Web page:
“Every pass rush move has a vision, a getoff, a hand and a hip,” Smith said. “All techniques and all drills, these he shows four important keys.”
There’s a trick to becoming an NFL pass rushing specialist.
Anderson likens it to a game of chess, with multiple moves with names like bull rush, speed rush, and cross chop to fling off aggressive linemen and set them up to counter blocking schemes.
NFL veteran Lorenzo Carter agrees. He said the pass rushing mentality is what separates the players in the league.
“It’s really every type of move,” said Carter. “Prepare for the pass rush and throw it all the time.”
In recent years, pass rush specialists have been promoted to highly paid roles within the organization. NFL teams need them to keep up with top his quarterbacks like Joshua Allen and Patrick Mahomes.
Miller, Donald, Myles Garrett and TJ Watt will represent the sack artists. However, players like Crosby, Myka his Parsons, and Bradley Chubb are quickly emerging as standouts for the future.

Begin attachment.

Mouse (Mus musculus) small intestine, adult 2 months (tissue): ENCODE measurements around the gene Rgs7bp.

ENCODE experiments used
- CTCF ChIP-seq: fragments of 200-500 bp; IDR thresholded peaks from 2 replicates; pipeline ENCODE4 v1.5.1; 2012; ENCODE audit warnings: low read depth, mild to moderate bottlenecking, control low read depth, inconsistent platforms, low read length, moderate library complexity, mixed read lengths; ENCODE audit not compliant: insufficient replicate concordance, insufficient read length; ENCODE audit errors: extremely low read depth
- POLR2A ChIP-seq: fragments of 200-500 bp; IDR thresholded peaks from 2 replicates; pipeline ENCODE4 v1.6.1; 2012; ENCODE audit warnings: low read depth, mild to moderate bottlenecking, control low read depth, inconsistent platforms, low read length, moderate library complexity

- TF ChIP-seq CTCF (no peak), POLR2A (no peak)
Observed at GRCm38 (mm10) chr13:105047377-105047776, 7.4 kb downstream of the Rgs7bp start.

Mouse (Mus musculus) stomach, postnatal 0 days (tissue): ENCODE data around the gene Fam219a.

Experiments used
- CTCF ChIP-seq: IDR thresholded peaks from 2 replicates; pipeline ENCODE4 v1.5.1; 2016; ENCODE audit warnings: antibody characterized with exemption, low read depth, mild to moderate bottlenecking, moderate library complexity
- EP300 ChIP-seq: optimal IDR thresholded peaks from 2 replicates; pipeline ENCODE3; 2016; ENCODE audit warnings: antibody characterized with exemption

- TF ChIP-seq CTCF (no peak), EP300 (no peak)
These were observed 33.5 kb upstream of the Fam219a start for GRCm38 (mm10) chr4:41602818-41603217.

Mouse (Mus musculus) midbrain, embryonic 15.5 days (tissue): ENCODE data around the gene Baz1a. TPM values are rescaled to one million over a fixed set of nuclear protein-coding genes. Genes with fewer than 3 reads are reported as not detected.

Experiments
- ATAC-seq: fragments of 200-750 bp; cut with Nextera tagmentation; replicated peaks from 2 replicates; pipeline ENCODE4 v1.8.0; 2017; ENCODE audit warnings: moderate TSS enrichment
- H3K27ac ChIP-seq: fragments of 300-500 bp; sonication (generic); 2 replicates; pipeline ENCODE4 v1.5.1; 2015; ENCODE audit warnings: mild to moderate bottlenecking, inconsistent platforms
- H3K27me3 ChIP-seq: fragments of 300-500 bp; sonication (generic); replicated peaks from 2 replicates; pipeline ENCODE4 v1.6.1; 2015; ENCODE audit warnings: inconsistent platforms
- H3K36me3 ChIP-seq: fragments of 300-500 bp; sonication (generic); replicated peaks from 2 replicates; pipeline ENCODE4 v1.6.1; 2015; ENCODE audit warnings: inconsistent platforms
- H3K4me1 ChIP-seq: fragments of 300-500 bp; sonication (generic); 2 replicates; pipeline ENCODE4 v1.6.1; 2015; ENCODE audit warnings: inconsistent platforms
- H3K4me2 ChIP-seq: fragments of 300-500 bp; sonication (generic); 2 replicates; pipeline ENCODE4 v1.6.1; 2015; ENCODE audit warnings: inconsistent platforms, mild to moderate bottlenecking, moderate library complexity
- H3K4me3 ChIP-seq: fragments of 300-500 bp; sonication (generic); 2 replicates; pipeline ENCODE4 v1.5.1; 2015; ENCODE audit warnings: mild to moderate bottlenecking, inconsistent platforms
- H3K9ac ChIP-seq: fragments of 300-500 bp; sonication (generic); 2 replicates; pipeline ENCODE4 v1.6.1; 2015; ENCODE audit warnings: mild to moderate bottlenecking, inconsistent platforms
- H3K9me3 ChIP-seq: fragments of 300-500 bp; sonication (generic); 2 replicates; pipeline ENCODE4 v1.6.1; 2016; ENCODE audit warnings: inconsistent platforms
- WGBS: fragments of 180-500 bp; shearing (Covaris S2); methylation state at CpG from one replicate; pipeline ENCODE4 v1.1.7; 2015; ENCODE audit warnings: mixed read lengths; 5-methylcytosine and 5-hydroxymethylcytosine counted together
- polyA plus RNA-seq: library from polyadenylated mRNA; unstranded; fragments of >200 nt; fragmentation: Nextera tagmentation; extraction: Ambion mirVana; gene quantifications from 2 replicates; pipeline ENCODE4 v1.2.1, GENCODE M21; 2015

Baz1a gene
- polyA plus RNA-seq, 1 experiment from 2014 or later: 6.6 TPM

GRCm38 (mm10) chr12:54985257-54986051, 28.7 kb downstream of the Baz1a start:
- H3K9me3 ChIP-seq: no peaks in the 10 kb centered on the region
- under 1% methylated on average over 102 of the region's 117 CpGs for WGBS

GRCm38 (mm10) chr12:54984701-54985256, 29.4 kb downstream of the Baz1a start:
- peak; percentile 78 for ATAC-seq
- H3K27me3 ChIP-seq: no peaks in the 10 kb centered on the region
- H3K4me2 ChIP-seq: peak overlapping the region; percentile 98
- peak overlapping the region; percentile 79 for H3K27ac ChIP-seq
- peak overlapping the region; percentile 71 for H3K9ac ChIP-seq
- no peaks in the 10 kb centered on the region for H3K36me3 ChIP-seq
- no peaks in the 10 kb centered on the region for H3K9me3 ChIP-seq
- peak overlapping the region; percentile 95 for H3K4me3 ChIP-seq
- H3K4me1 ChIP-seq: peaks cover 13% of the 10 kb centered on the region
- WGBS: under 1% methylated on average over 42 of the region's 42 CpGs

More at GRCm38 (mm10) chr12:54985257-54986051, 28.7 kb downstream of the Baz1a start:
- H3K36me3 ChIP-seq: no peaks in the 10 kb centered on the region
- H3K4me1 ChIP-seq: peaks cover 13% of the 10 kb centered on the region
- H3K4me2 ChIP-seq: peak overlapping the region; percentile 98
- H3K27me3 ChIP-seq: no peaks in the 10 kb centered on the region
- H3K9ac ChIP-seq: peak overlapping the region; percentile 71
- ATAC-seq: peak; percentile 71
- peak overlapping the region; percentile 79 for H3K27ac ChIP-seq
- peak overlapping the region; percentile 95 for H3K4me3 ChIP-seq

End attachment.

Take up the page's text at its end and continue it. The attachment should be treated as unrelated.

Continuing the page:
Future generations benefit from veterans sharing their knowledge.
In 2017, Miller created the Pass Rush Summit to help players learn from each other. Miller hosted his sixth annual event in Las Vegas this year, featuring more than 20 of his NFL defensive stars.
As Field Director, Smith played a key role in the event, and this year hosted a film session that was virtually attended by over 500 players and coaches.
“He had this vision of everybody coming together to learn for the greater cause of the pass rush,” Smith said. was doing.”
educate and inspire
Smith enjoys giving back and expressing his love of gaming. Although he calls his football career a ‘pass rushing journey’, he admits that there have been some difficulties along the way.
People didn’t always believe in his journey. Some even counted him on the way.
Affectionately known as “Dr. Rush” by clients and players across the league. Smith has now been training athletes for nearly 30 years. He still has the same enthusiasm and excitement he had when he saw his 56th issue in blue and white.
Pass rush is his love and he doesn’t take it for granted. His success has been linked to pave the way for athletes on and off the field.
And he sums up his love of football in one inspirational phrase.
“Live each day like the 3rd and the 8th,” said Smith.